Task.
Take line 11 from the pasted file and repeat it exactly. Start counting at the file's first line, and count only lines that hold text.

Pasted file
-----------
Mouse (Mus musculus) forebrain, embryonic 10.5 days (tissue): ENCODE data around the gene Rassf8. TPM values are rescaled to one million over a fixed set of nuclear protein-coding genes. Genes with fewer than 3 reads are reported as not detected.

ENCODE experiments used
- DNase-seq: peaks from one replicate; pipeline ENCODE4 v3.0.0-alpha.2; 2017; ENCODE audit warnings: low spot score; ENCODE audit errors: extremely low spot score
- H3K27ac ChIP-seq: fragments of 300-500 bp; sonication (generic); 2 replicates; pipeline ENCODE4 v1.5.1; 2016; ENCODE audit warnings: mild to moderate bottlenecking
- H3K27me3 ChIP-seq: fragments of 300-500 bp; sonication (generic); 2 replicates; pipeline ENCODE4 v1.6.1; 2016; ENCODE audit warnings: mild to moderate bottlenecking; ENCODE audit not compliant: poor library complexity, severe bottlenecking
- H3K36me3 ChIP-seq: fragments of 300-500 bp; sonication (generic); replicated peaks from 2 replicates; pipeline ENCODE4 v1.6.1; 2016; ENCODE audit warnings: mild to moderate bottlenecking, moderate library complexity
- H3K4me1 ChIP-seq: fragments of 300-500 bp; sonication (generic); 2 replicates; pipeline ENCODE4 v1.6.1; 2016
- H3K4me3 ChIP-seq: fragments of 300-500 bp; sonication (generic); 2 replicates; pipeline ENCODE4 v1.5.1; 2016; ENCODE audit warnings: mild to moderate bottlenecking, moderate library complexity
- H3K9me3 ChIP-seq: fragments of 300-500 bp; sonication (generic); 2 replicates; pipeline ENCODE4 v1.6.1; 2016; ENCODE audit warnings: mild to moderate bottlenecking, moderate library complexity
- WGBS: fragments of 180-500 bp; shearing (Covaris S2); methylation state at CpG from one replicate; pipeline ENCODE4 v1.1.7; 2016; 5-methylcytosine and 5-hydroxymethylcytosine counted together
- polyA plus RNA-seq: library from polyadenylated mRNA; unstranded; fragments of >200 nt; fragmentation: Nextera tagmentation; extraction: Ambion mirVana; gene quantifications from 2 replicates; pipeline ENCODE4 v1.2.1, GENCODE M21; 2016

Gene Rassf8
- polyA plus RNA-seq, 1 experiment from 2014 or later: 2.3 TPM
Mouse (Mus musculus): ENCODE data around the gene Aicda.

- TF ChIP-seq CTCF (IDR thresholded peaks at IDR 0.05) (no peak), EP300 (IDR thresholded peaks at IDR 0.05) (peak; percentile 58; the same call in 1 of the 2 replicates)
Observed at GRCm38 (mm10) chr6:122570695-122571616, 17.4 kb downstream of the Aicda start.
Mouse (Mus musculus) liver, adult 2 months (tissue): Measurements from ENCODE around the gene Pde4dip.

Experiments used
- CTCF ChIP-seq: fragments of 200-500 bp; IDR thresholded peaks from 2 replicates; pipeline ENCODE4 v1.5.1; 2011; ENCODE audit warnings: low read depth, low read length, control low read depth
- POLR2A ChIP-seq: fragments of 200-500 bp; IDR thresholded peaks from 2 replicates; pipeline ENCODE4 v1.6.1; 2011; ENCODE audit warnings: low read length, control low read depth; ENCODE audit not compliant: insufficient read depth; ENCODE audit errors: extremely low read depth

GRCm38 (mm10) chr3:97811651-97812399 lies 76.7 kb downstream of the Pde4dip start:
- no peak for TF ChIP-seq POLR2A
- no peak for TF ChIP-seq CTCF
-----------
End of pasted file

- polyA plus RNA-seq: library from polyadenylated mRNA; unstranded; fragments of >200 nt; fragmentation: Nextera tagmentation; extraction: Ambion mirVana; gene quantifications from 2 replicates; pipeline ENCODE4 v1.2.1, GENCODE M21; 2016